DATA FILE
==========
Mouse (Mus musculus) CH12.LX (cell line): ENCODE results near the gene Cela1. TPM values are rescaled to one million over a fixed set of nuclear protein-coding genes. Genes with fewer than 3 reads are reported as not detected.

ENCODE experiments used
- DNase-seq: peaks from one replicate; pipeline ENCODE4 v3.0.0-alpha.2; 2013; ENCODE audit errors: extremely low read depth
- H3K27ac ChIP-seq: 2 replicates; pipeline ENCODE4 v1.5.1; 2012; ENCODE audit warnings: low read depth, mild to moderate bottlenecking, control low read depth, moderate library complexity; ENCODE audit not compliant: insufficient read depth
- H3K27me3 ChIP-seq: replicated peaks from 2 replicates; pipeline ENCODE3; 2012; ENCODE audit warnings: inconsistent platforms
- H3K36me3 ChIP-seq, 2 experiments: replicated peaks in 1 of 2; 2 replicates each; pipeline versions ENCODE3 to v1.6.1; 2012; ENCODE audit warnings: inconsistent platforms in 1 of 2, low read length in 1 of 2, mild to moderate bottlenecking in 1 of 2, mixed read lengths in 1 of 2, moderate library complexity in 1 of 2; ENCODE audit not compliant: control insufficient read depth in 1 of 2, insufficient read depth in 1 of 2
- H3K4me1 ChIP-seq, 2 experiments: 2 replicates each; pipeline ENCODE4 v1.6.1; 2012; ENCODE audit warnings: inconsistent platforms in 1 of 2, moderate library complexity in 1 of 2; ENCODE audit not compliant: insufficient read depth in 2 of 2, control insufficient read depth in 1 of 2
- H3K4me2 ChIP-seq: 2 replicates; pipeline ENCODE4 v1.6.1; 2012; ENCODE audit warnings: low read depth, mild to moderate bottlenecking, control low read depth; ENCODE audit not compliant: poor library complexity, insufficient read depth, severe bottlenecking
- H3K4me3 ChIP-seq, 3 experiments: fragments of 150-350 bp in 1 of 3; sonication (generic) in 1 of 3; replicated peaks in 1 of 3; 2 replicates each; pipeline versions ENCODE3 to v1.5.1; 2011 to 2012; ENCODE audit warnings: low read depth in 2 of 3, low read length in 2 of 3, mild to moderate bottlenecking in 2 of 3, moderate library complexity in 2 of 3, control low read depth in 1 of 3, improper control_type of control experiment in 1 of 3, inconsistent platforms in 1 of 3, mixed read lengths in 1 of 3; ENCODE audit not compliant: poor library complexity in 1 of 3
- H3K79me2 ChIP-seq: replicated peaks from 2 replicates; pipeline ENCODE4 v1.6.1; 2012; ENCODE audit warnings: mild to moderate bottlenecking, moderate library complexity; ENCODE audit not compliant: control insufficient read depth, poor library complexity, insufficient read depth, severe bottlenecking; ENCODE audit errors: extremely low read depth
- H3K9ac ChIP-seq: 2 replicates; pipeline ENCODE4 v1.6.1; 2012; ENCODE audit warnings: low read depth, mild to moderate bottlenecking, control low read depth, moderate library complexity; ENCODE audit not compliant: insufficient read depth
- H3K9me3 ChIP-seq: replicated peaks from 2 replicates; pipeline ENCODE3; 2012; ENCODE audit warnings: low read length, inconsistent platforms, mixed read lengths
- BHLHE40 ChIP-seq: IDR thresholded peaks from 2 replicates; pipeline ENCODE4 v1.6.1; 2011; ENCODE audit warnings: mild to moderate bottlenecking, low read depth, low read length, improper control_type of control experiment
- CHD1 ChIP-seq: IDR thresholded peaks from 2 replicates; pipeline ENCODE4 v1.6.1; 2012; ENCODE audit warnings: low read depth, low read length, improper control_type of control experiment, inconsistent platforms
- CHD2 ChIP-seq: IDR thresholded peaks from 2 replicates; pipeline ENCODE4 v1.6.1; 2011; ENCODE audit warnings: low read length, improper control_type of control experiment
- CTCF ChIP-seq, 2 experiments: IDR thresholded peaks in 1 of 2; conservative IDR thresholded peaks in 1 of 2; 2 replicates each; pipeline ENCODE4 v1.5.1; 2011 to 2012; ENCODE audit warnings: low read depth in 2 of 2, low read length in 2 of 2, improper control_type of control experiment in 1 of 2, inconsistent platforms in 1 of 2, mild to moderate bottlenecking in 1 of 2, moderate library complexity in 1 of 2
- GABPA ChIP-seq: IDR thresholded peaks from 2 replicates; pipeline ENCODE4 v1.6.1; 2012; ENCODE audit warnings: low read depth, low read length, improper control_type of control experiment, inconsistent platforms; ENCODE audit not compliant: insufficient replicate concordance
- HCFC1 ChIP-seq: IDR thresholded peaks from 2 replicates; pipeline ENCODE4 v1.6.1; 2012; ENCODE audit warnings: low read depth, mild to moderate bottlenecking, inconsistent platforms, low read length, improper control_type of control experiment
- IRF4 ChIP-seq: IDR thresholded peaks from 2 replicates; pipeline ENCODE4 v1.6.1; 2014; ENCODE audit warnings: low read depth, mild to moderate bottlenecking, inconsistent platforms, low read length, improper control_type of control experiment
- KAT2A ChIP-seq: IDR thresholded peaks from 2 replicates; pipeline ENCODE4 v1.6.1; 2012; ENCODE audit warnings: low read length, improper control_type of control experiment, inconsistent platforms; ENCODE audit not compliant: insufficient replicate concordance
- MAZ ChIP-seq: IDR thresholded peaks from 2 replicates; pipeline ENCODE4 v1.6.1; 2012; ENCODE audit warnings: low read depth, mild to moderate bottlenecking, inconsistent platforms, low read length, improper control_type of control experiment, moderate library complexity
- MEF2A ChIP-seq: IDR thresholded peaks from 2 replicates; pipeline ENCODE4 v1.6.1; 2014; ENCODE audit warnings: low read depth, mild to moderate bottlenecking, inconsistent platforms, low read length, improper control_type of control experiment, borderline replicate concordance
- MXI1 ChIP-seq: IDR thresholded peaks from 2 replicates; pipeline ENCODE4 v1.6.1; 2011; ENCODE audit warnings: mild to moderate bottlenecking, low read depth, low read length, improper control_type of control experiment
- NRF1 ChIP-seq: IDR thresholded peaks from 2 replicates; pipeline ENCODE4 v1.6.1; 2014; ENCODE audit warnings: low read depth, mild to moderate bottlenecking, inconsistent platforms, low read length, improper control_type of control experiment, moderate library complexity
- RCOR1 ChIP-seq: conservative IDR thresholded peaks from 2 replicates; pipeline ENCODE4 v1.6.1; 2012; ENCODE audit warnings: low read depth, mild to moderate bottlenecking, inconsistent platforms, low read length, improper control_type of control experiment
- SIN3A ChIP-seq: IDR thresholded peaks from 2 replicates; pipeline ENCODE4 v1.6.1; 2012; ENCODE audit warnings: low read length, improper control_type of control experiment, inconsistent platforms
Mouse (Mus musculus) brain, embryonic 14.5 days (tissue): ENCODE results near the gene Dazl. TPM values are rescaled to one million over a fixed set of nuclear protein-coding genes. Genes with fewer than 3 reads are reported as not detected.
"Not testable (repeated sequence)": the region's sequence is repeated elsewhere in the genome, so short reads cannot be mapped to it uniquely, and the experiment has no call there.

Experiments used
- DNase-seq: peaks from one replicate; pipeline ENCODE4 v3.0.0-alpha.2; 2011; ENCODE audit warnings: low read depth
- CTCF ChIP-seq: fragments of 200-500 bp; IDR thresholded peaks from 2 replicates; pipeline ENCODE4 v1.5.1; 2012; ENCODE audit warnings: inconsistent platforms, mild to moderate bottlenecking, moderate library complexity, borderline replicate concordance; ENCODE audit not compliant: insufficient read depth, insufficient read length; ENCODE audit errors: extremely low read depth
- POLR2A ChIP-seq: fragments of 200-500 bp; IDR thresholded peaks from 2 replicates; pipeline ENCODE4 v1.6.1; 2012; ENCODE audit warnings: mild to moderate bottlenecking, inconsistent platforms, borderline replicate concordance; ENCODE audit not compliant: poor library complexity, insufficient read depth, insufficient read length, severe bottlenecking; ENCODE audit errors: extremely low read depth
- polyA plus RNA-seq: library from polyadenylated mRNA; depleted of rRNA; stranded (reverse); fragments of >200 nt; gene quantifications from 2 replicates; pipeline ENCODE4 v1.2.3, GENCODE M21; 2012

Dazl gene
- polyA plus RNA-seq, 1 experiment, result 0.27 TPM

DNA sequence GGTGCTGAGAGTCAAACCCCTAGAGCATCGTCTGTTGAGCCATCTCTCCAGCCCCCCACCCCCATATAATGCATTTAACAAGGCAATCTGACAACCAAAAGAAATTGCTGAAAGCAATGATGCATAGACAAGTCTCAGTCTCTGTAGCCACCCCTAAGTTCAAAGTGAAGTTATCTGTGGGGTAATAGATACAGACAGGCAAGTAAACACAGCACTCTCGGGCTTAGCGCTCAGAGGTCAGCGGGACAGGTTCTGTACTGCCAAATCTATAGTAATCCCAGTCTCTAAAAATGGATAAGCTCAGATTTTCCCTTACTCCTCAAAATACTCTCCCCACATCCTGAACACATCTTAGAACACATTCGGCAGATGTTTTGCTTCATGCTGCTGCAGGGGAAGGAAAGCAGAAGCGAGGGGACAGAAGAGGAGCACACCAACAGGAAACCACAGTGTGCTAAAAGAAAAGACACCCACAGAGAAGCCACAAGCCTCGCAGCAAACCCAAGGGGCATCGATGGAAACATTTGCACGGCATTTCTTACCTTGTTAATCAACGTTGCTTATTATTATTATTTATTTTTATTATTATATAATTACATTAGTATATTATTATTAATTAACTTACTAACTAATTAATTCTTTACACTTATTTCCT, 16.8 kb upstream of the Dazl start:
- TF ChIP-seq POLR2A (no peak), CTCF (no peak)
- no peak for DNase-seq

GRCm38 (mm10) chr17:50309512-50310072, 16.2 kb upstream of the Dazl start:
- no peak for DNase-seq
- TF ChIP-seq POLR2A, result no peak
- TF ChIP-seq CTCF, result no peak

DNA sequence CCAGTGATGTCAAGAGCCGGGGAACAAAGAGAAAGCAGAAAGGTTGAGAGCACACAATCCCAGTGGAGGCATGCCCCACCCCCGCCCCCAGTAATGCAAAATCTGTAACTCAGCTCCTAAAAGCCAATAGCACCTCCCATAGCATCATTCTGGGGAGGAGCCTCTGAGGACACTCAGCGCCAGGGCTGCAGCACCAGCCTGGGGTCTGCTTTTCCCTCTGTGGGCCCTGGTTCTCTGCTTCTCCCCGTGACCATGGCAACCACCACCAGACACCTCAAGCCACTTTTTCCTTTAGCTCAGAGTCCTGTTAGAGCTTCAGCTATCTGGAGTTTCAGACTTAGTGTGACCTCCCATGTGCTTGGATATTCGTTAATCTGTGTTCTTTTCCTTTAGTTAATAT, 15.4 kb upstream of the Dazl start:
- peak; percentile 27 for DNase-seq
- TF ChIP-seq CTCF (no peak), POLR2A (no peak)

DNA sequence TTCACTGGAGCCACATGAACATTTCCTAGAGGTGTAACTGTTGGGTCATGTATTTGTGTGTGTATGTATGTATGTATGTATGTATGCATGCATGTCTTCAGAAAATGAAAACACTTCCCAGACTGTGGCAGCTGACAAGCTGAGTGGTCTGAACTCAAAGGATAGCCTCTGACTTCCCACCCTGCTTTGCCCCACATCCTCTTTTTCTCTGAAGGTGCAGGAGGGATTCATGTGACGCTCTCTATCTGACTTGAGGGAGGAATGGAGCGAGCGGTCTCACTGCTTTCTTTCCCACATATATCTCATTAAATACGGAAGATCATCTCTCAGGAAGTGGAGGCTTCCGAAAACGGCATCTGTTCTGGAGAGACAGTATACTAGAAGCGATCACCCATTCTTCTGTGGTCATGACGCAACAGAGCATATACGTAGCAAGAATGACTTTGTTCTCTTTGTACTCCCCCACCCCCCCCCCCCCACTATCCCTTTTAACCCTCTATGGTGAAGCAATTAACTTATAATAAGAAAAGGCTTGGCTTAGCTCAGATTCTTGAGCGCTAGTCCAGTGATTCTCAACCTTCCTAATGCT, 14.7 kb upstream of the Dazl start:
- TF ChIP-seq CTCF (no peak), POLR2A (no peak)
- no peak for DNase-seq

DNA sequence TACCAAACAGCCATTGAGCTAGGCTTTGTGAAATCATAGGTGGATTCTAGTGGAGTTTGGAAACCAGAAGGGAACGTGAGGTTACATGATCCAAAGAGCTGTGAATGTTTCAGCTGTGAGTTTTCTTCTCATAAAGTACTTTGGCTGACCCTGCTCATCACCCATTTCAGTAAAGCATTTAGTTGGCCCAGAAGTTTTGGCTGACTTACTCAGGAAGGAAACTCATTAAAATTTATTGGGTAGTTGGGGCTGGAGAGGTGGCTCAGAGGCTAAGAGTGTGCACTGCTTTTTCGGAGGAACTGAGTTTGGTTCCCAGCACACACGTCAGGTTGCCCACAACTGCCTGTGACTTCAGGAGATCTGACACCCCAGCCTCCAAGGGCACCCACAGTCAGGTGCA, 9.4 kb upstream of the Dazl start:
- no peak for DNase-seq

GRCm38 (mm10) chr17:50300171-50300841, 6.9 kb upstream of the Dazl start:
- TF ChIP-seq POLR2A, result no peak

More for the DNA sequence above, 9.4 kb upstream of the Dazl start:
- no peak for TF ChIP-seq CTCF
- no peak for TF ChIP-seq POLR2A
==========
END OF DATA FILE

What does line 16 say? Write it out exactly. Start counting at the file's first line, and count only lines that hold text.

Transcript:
- CTCF ChIP-seq, 2 experiments: IDR thresholded peaks in 1 of 2; conservative IDR thresholded peaks in 1 of 2; 2 replicates each; pipeline ENCODE4 v1.5.1; 2011 to 2012; ENCODE audit warnings: low read depth in 2 of 2, low read length in 2 of 2, improper control_type of control experiment in 1 of 2, inconsistent platforms in 1 of 2, mild to moderate bottlenecking in 1 of 2, moderate library complexity in 1 of 2